It’s interesting to see the news about doping in sports, Lance Armstrong going down and others around him. Interesting also to see how many people are/were looking up to him, and more generally in sports, to the elite competitors. Be it football, cycling, swimming or any other sport that has a profesional elite representation, you’ll sure find someone that will aspire to be them, to whom these elite few will be heroes and models.
Some of them are true heroes and have sacrificed a lot to get to the top of their sport. But more often than not, I feel this is the case in sports that are not largely publicised, and do not benefit from consequent investments that main stream sports have. Some profesional sports are riddled with overpaid elements that do nothing else than complain while still getting large pay cheques. Take football as an example: there is way too much money in and around it, and that plagues the sport. You’d be hard pressed to find a town in the UK where no one likes football, but I feel this ‘adoption’ is fabricated, and a giant marketing farce. If you really think about it, why would you be in awe of players who make millions every year, yet don’t seem to show much respect for each other on the pitch. That’s not a great models for kids is it?
On the other hand, you’ve got athletes in sports which aren’t in the media often, and are only publicised when big events like the Olympics happen. Athletics, swimming, show jumping, triathlon, you name it! Who knows how hard they train and what they sacrifice for these races, for hitting their own dream of getting to the top of their sport, regardless of funding and publicity?
I do triathlon, and although it has recently benefited from a bit more exposure in the UK thanks to the amazing achievements of the GB team at the olympics, it is still not a majorly publicised sport. Yet it draws attention from plenty of people, new comers from all sorts of background, and is doing all it can to be all-inclusive. The great thing about it is that you mostly get to race on the same courses, on the same day, and, in some races, at the same time than the pros! Race Organisers are making a point, even in large events like the London triathlon, to allow everyone who’s up for a challenge and can swim far enough, to compete amongst all others. I’ve seen people swim breaststroke, ride the bike course on a fully equipped dutch bike ringing their bell around the course, and walk the 5Km of a sprint “race”. It’s about participating, completing their challenge.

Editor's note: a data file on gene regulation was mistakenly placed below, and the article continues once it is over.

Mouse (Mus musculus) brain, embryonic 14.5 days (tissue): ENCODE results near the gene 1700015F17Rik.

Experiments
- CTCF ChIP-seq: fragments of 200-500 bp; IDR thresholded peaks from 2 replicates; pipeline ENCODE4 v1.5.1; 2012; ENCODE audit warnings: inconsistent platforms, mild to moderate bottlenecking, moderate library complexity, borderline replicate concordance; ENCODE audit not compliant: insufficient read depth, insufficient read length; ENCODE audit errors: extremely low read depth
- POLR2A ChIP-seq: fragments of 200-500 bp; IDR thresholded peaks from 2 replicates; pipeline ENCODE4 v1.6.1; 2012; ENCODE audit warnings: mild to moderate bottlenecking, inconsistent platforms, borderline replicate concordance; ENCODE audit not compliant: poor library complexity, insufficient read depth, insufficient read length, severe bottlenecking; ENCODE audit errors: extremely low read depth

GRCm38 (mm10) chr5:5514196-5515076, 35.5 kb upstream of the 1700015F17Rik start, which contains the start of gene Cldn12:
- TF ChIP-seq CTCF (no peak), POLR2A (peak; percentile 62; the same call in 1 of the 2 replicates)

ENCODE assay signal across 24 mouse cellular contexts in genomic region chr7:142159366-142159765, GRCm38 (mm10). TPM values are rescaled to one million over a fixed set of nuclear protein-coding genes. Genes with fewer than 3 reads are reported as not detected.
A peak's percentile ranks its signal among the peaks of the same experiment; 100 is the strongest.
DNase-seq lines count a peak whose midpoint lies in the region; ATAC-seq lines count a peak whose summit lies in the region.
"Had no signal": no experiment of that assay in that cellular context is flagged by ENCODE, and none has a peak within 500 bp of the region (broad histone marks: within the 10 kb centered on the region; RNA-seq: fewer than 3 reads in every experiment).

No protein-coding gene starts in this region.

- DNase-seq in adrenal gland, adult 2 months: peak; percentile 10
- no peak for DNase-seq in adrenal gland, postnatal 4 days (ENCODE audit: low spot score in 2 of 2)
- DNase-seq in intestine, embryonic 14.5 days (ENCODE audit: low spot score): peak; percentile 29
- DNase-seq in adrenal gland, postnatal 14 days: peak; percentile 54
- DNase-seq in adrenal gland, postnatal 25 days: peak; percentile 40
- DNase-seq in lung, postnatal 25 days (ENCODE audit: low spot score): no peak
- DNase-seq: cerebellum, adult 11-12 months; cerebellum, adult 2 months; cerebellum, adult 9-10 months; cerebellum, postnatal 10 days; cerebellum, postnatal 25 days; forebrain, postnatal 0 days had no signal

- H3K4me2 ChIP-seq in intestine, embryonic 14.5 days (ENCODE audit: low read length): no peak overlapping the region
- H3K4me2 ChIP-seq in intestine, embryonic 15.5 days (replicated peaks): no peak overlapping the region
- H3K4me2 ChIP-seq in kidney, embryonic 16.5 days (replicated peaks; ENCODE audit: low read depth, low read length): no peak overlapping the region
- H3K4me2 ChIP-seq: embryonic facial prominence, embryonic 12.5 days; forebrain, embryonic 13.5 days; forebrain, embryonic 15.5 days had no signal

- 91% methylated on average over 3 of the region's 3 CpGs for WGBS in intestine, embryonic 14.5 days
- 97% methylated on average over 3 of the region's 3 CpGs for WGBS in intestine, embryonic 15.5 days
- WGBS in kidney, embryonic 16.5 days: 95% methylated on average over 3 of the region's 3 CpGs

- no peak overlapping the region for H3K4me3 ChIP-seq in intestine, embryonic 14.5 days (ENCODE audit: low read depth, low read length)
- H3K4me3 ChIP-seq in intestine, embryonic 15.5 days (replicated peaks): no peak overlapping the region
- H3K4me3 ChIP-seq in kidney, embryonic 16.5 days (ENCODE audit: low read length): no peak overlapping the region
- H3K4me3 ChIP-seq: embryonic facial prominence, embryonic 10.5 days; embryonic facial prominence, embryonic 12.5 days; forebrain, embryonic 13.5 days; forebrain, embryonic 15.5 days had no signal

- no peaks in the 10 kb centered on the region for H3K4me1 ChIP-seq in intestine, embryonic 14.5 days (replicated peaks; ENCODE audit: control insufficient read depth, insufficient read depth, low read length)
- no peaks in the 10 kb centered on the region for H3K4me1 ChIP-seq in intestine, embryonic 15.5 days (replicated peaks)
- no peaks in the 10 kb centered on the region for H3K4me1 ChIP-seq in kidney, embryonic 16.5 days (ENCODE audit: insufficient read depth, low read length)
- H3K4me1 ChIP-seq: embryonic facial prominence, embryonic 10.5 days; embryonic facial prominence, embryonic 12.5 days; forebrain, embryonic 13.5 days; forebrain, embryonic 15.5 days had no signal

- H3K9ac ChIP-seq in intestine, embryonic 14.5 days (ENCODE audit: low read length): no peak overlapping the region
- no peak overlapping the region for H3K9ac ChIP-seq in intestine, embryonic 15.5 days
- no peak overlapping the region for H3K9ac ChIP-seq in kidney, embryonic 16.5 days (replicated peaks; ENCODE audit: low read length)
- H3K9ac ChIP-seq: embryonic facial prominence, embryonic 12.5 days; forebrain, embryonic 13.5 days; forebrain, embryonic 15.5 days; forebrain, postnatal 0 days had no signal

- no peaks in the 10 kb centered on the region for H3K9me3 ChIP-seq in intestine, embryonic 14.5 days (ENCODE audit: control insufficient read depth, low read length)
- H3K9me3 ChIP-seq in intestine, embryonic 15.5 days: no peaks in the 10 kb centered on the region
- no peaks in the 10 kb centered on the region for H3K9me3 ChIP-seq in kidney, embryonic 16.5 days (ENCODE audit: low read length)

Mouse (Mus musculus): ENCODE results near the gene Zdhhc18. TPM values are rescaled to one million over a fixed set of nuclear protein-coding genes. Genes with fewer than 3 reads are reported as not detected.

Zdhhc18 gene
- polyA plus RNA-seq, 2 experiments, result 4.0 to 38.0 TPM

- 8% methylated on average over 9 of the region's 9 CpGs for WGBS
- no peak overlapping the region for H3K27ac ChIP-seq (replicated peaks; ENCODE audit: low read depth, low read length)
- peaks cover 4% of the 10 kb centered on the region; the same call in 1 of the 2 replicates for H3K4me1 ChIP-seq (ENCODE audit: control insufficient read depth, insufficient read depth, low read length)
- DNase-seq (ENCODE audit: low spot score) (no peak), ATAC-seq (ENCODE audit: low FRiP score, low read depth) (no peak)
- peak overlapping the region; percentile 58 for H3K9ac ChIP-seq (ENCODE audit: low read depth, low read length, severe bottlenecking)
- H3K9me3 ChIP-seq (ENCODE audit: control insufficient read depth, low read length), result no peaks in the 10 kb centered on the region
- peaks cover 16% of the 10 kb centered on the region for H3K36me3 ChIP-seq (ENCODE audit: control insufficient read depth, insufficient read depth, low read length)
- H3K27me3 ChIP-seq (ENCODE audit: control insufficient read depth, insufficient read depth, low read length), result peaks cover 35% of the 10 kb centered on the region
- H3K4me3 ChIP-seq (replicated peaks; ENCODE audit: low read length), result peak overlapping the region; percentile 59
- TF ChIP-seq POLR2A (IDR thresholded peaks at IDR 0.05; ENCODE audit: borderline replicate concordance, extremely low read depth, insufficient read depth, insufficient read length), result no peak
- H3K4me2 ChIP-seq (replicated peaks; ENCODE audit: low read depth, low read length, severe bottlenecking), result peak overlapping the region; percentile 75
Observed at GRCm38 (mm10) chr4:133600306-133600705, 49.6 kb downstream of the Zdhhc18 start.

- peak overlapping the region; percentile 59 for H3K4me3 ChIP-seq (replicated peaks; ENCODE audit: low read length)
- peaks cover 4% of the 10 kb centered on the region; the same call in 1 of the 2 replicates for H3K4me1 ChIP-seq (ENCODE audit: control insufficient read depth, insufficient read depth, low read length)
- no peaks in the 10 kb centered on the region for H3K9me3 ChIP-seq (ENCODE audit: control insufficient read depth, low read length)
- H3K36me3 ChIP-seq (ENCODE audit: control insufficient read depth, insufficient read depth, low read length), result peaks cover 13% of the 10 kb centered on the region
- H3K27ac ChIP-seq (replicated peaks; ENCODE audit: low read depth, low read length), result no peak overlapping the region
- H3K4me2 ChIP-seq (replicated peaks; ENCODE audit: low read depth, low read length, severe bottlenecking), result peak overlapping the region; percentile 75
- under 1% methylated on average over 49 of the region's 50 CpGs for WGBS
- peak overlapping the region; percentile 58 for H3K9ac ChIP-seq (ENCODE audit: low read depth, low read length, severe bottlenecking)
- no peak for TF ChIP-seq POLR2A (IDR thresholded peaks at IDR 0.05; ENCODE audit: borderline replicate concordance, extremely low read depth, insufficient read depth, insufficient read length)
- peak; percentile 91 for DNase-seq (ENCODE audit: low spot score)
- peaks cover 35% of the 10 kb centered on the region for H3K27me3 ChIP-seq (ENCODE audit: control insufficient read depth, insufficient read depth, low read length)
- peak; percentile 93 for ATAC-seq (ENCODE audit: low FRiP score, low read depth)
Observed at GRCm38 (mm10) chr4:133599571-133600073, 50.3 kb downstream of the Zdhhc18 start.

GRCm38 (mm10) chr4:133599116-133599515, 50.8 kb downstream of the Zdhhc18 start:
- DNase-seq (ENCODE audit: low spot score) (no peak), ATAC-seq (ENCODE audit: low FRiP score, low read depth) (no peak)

Being involved with the ESC D3 Triathletes club and having done my level 1 triathlon coaching qualification, I can vouch for what I consider the real heroes of the sport, and more generally, the real heroes of any sport, seeing it first hand. They are those who set themselves a goal, and then go and do it, no matter what. They are the ones who take an event as their ultimate achievement, and don’t care how much effort they put into it, because that’s what they said they’d do. Real heroes don’t roll on the ground 5 times because someone brushed passed them running after a ball. They stand up, and keep going, and they finish what they set out to do.
So next time your neighbour is telling you they’re targeting a 5Km run or a charity bike ride as their event, give them a sign of appreciation, and if you can, help them on their journey. They’ve set out to do it not because it’s easy for them, but because it’s hard. And they WILL do it! No matter what. They should be your heroes too.